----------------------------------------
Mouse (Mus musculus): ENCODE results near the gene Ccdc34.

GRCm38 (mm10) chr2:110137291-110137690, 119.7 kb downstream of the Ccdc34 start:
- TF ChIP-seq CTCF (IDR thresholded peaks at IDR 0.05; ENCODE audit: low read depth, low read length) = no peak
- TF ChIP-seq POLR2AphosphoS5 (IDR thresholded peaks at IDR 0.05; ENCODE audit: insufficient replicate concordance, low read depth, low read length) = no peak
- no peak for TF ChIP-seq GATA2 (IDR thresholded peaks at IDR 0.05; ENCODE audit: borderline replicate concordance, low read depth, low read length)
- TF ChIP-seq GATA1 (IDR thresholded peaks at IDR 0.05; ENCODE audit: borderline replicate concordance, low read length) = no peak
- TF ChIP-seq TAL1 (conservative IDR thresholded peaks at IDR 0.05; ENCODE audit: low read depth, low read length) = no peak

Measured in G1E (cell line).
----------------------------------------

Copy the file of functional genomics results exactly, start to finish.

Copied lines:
Mouse (Mus musculus): ENCODE results near the gene Ccdc34.

GRCm38 (mm10) chr2:110137291-110137690, 119.7 kb downstream of the Ccdc34 start:
- TF ChIP-seq CTCF (IDR thresholded peaks at IDR 0.05; ENCODE audit: low read depth, low read length) = no peak
- TF ChIP-seq POLR2AphosphoS5 (IDR thresholded peaks at IDR 0.05; ENCODE audit: insufficient replicate concordance, low read depth, low read length) = no peak
- no peak for TF ChIP-seq GATA2 (IDR thresholded peaks at IDR 0.05; ENCODE audit: borderline replicate concordance, low read depth, low read length)
- TF ChIP-seq GATA1 (IDR thresholded peaks at IDR 0.05; ENCODE audit: borderline replicate concordance, low read length) = no peak
- TF ChIP-seq TAL1 (conservative IDR thresholded peaks at IDR 0.05; ENCODE audit: low read depth, low read length) = no peak

Measured in G1E (cell line).